The Legacy of the Refugees in Exile (1933-1945)
The greatest intellectual loss for Germany during the Nazi period was the group of Jewish and anti-Nazi writers, artists and scholars that had to flee from persecution. For many of them, the United States became the country of exile. Both the US as well as postwar Germany profited from their legacy. The exiled intellectuals were the ones who experienced the negative effects of the destructed democratic government and appreciated the life in a republic on the other side of the Atlantic. The exiled writers and scholars contributed to a democratic transatlantic culture.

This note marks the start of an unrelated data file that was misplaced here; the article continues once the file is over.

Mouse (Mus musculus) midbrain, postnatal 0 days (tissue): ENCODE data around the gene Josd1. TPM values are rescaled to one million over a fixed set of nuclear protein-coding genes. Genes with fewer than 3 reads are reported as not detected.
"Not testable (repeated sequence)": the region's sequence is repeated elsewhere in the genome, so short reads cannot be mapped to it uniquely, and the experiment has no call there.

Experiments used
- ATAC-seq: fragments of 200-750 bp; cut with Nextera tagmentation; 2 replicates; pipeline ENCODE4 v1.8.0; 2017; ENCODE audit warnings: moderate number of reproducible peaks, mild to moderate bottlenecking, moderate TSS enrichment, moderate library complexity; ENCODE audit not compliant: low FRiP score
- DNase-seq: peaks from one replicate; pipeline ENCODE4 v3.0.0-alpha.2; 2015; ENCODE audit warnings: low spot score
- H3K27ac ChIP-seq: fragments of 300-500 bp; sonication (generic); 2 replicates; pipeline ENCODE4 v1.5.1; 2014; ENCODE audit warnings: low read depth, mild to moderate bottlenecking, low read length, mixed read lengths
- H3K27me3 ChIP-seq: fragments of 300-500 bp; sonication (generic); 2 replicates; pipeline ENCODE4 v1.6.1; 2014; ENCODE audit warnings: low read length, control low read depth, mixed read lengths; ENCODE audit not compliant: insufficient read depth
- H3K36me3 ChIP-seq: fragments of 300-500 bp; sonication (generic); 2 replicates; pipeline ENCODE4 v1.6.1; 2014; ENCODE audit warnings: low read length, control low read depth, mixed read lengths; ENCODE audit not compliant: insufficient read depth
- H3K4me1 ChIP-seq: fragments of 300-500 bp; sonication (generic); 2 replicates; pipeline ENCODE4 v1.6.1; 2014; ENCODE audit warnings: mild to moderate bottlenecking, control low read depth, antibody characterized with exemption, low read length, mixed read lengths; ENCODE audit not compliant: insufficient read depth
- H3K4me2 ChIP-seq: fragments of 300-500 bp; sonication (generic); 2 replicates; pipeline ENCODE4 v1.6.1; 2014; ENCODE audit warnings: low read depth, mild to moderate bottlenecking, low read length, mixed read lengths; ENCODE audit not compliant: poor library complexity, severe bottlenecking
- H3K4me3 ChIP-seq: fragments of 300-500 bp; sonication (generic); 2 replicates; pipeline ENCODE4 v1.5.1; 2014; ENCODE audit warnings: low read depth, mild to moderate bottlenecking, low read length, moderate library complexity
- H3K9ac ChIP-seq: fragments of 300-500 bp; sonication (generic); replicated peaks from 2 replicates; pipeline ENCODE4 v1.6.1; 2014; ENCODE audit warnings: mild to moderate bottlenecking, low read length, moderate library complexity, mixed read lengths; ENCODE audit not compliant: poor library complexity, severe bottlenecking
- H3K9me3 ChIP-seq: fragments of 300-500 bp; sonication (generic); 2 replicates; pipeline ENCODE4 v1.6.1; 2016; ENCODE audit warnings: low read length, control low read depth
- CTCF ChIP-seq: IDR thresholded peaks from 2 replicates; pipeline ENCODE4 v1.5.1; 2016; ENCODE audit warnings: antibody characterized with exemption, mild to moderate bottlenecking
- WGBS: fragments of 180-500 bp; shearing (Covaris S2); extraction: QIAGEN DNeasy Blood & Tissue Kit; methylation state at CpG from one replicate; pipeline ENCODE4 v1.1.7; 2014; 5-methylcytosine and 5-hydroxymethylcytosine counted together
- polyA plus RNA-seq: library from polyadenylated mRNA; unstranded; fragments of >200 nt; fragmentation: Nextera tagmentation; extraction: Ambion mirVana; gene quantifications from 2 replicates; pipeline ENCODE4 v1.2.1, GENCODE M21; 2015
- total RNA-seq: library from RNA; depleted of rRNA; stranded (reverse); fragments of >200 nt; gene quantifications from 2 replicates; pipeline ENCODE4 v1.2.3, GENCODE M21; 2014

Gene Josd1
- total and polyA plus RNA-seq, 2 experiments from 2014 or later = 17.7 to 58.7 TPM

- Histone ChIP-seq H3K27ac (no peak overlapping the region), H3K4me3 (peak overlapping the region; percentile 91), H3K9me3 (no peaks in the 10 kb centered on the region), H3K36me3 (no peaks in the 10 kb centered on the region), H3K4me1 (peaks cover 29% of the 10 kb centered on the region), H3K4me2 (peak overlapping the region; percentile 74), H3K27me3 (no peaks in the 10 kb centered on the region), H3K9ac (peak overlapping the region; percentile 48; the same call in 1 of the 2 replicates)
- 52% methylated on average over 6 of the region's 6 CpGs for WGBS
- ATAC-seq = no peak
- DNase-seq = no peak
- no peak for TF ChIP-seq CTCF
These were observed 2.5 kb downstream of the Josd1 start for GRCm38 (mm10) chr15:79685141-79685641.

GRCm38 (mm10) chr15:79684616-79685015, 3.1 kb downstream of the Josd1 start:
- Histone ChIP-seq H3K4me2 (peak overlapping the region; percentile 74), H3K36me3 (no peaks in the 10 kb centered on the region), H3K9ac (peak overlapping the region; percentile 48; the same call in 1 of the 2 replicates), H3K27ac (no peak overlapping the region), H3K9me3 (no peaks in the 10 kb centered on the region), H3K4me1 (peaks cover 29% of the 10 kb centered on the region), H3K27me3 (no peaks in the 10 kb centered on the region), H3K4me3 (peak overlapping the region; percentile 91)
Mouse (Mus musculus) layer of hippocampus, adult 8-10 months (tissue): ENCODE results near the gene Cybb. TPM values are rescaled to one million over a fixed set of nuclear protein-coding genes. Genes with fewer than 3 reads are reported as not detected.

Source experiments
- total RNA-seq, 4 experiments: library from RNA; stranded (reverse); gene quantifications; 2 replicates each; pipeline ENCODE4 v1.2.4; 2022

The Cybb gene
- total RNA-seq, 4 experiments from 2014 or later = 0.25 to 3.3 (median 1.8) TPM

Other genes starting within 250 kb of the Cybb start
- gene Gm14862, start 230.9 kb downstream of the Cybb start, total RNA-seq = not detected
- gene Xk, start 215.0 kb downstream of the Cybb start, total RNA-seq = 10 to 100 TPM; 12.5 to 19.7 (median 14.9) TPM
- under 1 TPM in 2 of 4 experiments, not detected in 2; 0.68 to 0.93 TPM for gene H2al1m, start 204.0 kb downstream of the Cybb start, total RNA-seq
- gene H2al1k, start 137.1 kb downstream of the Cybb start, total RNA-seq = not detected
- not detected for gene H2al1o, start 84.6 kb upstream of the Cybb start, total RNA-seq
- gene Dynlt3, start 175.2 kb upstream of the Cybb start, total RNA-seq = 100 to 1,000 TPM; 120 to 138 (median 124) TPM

The German Department started its long history of symposia with a conference on German exile literature in the United States in 1972; the initiators were Egon Schwarz and Guy Stern, both of them exiled scholars. At that time, Washington University was home to a number of internationally known exiled scholars who left their mark in their academic disciplines.
A John M. Olin Library exhibit about the work of these exiled scholars will conclude the workshop.